One person raised their hand.


All Cat 3s raise their hand. Just one hand went up, mine.

I was pleasantly surprised when I learned the whole field consisted of Cat 4s and 5s. This meant the whole field was racing for the win, minus me, and it meant that no one could hide behind a "but that guy is a 3" excuse.

I liked that Aidan asked the question because it clarified exactly who was racing and who was not (the 3s approach the B race as training/mentoring, the 4s and 5s are trying to do well in it).

We started off and two laps later we were racing.

Major crosswind from left.
I'm sitting in the best wind sheltered spot, relative to #398.
Everyone to the left is hitting massive amounts of wind.

The wind hit the field from the left after the first turn, and as we all rounded the second turn it hit us head on. I'd say the wind was almost as powerful as it was last week. Based on the weather forecast that didn't surprise me - it was supposed to drop about 20 degrees in a few hours so that meant that some system was moving in. Nothing moves for free so it meant we'd see some wind for a while.

I drifted to the back of the group on purpose, to try and help the younger riders earlier. I realized last week that helping them after they'd gotten gapped didn't make sense. They were already blown so they didn't have the power to make the jumps necessary to stay on the wheels.

I decided that this week I'd sit back there, sit in the wind, and tell whoever wanted to listen to sit to my sheltered side. This race, on this night, it meant getting the others to sit at my 4 o'clock (behind and to my right) after Turn One and then sliding behind me after Turn Two.

I intentionally sat to the left, trying to give more sheltered lanes to the right, but I think some people misinterpreted that as an example to "stay left". As the races go on I think we'll see some improvement with Wind Management, but it seemed a lot better than even last week.

Someone had commented on the "danger" of overlapping wheels. It is technically more dangerous but when you're drafting in a crosswind there's no way to avoid it. In a headwind, or in "no wind" (i.e. the wind is from the speed of the riders, not nature), it's not ideal to overlap a few inches, but to sit to someone's side is not bad.

Of course I still saw racers leaving gaps and such. It's only normal - even in Cat 3 races you'll see racers do that. However overall I think people tended to be a bit closer exiting the turns, they followed lines better, and I felt like the field was more under control in the turns. Last week I saw many, many riders take different lines in the middle of the field. This week just one rider stood out.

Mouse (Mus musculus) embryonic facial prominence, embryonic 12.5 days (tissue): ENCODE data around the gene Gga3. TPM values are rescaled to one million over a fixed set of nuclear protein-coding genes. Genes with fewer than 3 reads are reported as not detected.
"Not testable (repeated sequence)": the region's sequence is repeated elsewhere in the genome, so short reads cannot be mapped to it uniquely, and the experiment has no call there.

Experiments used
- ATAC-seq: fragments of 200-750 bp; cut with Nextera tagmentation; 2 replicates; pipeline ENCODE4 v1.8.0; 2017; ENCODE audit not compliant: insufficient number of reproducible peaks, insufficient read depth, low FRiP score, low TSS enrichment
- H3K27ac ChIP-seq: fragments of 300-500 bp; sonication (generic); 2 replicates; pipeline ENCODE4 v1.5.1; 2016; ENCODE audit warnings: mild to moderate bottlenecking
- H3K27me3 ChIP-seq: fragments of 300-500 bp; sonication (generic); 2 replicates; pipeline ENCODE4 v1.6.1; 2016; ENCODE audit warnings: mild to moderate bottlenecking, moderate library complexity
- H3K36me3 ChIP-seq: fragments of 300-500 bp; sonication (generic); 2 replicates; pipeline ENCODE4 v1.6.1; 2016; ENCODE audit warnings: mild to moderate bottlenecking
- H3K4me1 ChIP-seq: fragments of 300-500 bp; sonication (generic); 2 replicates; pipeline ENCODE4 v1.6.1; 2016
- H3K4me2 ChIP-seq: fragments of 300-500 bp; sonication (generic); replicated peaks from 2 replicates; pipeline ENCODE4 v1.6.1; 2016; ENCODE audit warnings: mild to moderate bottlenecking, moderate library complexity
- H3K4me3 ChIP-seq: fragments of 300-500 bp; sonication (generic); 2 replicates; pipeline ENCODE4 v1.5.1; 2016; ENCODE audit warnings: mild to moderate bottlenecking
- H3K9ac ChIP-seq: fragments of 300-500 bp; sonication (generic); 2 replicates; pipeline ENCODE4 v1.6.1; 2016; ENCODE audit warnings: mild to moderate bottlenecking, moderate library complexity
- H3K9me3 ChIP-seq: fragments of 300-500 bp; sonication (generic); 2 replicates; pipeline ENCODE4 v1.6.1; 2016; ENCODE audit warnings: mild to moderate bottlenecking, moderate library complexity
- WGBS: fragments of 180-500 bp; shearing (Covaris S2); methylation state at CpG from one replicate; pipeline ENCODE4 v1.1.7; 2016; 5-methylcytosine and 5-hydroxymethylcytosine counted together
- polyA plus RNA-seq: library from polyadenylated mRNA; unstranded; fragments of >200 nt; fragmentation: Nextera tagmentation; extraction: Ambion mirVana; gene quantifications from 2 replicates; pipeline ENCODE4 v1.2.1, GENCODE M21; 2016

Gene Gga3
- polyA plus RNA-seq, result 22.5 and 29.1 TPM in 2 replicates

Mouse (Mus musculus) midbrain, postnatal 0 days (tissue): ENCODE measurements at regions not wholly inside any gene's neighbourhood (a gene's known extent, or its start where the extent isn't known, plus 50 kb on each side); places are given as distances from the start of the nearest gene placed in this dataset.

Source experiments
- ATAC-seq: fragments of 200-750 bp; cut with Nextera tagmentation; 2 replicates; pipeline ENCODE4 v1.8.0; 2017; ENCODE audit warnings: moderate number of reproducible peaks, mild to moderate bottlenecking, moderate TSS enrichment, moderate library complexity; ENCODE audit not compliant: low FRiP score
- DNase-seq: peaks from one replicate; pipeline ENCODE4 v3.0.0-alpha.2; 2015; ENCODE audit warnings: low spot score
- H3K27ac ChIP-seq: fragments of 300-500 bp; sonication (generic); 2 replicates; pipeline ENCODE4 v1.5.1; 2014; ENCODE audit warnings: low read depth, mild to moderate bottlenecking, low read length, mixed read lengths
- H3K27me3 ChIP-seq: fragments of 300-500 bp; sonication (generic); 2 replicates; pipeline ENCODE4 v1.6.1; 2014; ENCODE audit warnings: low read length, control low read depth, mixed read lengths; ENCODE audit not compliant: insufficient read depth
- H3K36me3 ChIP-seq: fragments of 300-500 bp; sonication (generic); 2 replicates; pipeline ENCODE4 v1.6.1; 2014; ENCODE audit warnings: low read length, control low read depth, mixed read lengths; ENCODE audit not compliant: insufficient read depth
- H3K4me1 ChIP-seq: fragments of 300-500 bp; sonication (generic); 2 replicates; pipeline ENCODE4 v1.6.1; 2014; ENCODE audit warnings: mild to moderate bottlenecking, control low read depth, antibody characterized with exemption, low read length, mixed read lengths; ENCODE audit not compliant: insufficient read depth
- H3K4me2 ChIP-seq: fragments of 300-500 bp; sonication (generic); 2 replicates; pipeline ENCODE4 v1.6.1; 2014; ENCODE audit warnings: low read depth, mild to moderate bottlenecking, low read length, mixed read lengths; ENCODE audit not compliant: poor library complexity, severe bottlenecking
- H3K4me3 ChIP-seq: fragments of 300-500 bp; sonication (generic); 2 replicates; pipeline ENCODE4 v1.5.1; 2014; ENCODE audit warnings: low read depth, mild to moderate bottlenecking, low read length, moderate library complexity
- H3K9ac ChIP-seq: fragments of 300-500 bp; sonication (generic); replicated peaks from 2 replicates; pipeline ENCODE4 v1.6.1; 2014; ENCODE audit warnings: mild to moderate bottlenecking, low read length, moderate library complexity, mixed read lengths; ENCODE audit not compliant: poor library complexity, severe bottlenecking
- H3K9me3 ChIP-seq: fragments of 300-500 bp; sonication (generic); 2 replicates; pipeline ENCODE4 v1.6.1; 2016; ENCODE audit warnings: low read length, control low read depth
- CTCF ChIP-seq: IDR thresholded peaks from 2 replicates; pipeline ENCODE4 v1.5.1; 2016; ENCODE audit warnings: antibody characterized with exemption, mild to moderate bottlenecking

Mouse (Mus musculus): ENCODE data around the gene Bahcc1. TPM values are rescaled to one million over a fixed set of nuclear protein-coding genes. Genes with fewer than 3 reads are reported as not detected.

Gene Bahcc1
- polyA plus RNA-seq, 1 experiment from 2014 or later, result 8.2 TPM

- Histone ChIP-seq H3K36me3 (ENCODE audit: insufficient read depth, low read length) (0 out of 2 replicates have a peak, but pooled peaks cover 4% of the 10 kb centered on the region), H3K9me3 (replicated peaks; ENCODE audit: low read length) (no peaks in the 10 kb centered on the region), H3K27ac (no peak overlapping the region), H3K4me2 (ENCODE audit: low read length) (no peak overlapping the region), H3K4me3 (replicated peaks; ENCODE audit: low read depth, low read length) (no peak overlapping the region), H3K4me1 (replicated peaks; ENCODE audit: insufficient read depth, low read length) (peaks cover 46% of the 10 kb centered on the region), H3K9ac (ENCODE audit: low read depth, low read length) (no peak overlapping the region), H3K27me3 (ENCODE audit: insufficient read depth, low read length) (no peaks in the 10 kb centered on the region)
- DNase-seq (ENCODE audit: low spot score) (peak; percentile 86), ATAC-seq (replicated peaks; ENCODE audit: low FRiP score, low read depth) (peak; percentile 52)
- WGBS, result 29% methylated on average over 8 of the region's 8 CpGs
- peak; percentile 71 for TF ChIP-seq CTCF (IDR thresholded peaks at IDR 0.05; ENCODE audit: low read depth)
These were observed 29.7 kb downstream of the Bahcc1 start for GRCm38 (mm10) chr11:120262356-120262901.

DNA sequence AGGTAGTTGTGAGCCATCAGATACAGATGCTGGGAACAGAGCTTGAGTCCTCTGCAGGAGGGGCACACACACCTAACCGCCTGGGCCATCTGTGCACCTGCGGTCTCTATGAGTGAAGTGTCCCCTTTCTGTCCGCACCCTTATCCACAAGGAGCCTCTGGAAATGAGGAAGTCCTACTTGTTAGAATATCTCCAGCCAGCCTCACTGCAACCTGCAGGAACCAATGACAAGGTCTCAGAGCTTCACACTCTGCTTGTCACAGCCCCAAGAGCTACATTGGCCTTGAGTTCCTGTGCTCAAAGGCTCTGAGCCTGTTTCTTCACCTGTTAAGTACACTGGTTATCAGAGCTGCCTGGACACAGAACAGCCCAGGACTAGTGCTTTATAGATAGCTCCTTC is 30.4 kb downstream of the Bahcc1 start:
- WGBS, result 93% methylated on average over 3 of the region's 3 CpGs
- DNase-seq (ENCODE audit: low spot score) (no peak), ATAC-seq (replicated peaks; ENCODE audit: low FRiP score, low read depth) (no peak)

Also it seemed that racers were quicker to close gaps and a bit more reluctant to take big but meaningless pulls. As I mentioned above I posted all my race advice for Expo on the blog so any of the competitors could read it. Good bike racing is fun, and racing with a bunch of racers that know what they're doing is even more fun. It's like playing a game with someone that is as skilled as you are, maybe chess or something like that. It's no fun playing with a brand new player just as it's no fun playing with a Grand Master. But get two evenly matched opponents and it's going to be a good game.

An example of Expo guys waiting.

In the above picture you can see two Expo riders waiting patiently near the front of the field. At least one Expo is off the front, although I'm not sure which attack this was so I don't know if there are one or two. Last week I might have seen two or three Expo guys actually pulling. This week they were all waiting.

I realized that my basic race craft stuff didn't incorporate any advice once things went well. One Expo, Nick, went off the front in a group of four and ended up staying away for the rest of the race. I realized that we didn't have any way of knowing if he felt good or not, and for Nick, on this day, it was a legitimate concern. He'd done three massive days leading up to the race (big miles and volunteer work Saturday and Sunday and then a big ride Monday) so he admitted feeling a bit fatigued before the start. Although he ended up feeling great in the race we hadn't figured out a way to communicate that. I worried that we'd see him drop back to the field after Expo had shut it down. This we'll have to work on for next week.